FAA revises 1981 model aircraft advisory circular

By Patrick C. Miller | September 03, 2015

The U.S. Federal Aviation Administration (FAA) on Wednesday released a revised version of its advisory circular on model aircraft operating standards to include guidance to those operating unmanned aerial vehicles (UAV) as a hobby or for recreation.

AC No. 91-57A replaces AC No. 91-57, a document that Florida UAS attorney Jonathan Rupprecht said hadn’t been updated for more than 34 years. He provided a handy comparison guide to the changes on his law firm’s website here.

The revised document continues the FAA’s efforts to warn non-commercial UAV operators of the potential consequences of unsafe flying, saying: “Unmanned aircraft, including model aircraft, may pose a hazard to manned aircraft in flight and to persons and property on the surface if not operated safely. Model aircraft operations that endanger the safety of the National Airspace System, particularly careless or reckless operations or those that interfere with or fail to give way to any manned aircraft may be subject to FAA enforcement action.”

Another significant change was increasing the distance UAVs can fly near airports without notifying the airport operator from three miles to five miles. The revised advisory also notes the model aircraft operators must follow temporary flight restrictions (TFR) and refrain from flying in other restricted or prohibited areas without permission.

“Model aircraft operations that endanger the safety of the National Airspace System, particularly careless or reckless operations or those that interfere with or fail to give way to any manned aircraft may be subject to FAA enforcement action,” the revised circular warns.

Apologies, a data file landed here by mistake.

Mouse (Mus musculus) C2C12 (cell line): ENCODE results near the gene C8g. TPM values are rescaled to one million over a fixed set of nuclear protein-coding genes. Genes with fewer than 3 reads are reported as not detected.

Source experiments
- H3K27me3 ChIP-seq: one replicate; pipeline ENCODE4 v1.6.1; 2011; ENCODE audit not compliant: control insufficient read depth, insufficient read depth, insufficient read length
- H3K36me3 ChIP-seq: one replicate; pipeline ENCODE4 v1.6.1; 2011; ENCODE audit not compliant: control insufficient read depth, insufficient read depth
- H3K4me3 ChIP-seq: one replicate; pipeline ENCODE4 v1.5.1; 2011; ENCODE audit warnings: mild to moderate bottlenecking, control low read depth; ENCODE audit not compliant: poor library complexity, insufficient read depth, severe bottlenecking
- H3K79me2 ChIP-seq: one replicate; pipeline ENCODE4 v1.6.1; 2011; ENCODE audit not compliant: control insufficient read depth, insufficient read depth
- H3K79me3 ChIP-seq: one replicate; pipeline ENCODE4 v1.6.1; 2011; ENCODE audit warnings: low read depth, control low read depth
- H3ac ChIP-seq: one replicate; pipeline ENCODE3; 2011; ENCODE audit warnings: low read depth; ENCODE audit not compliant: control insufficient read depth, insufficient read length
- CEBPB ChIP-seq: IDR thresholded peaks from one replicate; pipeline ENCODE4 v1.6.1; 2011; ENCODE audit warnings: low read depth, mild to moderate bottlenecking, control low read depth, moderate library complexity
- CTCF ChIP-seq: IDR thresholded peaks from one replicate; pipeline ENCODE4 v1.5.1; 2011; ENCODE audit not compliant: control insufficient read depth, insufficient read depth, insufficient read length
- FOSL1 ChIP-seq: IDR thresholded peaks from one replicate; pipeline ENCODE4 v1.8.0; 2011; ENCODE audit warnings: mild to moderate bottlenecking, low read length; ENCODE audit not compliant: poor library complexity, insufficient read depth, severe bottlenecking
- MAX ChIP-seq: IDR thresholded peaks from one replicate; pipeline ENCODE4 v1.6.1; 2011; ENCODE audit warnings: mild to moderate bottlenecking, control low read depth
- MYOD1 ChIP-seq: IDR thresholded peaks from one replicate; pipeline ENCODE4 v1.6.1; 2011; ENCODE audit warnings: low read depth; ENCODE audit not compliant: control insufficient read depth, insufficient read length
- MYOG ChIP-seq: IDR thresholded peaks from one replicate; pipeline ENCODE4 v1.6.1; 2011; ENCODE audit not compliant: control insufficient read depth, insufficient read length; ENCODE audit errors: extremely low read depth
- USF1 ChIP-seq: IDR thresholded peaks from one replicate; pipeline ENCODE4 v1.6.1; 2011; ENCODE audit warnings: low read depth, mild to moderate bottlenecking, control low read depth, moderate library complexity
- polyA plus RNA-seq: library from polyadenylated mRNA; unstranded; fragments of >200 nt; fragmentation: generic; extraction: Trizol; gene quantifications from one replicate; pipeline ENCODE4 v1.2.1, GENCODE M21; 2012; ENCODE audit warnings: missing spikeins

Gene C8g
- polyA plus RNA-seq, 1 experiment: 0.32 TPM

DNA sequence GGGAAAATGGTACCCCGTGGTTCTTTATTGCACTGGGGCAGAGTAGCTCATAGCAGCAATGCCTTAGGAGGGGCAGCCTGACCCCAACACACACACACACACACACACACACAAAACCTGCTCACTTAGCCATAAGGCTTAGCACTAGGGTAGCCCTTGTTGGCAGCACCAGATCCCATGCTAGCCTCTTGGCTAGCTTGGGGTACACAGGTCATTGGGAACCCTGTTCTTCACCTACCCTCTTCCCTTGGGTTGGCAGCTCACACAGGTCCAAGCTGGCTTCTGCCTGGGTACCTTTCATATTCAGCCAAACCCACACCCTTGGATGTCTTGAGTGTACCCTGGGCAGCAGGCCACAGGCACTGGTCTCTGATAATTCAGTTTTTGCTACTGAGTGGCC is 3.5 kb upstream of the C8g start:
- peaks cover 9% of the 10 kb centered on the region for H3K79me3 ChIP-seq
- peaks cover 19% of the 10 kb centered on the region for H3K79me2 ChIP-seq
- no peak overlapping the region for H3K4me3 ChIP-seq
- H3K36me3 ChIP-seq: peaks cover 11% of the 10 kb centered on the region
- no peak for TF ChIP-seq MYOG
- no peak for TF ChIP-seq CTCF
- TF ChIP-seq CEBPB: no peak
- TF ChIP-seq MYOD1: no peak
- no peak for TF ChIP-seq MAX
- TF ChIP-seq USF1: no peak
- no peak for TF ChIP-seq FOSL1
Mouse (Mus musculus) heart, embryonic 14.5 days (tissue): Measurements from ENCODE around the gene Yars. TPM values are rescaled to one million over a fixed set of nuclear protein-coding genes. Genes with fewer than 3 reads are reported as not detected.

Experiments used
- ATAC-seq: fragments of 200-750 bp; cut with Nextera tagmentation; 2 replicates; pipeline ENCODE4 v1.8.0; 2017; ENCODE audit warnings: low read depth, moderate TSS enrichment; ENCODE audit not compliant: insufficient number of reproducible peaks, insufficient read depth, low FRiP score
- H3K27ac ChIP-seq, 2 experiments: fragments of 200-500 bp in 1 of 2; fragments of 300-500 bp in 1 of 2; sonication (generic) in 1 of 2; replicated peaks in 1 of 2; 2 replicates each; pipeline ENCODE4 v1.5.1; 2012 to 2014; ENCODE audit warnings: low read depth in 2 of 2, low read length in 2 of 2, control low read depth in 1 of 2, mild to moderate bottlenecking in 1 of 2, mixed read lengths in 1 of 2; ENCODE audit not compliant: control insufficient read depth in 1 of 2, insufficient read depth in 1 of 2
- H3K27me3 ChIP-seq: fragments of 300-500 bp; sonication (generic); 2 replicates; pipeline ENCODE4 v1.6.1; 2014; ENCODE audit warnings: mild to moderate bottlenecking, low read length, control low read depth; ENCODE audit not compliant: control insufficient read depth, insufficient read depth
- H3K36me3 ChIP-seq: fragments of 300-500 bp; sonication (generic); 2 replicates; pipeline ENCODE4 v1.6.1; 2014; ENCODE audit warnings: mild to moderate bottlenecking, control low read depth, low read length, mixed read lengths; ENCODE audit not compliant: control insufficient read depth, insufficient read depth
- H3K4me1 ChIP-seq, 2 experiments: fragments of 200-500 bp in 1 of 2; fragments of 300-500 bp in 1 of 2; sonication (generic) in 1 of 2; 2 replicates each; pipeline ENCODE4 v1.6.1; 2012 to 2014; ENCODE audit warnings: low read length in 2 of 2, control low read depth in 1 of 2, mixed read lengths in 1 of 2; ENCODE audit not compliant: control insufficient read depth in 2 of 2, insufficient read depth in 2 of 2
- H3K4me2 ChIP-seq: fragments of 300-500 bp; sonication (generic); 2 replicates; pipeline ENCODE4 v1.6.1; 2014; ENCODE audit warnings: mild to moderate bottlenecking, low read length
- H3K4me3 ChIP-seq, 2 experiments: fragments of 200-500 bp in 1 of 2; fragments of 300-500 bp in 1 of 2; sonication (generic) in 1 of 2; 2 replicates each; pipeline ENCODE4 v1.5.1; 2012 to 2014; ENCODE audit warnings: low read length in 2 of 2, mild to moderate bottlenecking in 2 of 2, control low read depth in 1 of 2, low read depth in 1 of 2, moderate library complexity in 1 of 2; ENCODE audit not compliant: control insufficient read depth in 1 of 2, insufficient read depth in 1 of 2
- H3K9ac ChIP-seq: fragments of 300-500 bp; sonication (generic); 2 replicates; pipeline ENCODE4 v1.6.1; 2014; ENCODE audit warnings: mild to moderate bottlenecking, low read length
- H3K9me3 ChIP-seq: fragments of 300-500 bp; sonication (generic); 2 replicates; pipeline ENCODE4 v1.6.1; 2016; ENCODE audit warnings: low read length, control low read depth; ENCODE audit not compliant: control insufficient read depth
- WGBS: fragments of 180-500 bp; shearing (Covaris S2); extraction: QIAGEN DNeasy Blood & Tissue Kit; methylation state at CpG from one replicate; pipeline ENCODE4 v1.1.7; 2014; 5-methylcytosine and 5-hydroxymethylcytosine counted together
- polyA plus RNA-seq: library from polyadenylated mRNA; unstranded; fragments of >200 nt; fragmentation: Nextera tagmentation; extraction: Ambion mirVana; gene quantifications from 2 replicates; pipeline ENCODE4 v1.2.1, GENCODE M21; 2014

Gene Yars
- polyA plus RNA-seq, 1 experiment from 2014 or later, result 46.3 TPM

Rupprecht, who’s also a commercial pilot and flight instructor, said he wasn’t sure why the FAA decided to revise the circular the way it did at this time.

“They gave us a heads-up on what their thinking was with the 2014 model aircraft rule interpretation that was published in the Federal Register,” he said. “We knew what was going on there. That was a fairly lengthy, well-explained notice.”

Rupprecht describe the revised advisory circular as “a patchwork of ‘don’t do this’ and ‘do that’ all over the place” that doesn’t provide a clear, concise standard for UAV hobbyists and recreational users.

For example, Rupprecht said the revised circular doesn’t define what constitutes an airport, leaving questions about whether small, privately owned, seldom used airports must be treated the same as busy metropolitan airports or whether first-person-view UAV flying is now allowed.

“The reason I’m really frustrated about this is that these are problems that my clients are having right now,” he said. “Even personally, flying recreationally, they’re problems I have.”

Rather than revising a 34-year-old advisory circular, Rupprecht said it would have been more helpful and less confusing if the FAA had simply replaced AC No. 91-57 with the 2014 model aircraft rule.

“That’s where AC 91-57A really fell short,” Rupprecht said. “They had the opportunity to clarify all of these areas, but they didn’t do that.”

On a positive note, Rupprecht said the revised advisory circular contains links to useful information on the FAA’s website.

“I give them kudos for attempting to educate the public more, such as on TFRs in your area,” he said. “It was a good step in the right direction. I just wish they would have clarified more areas.”

 

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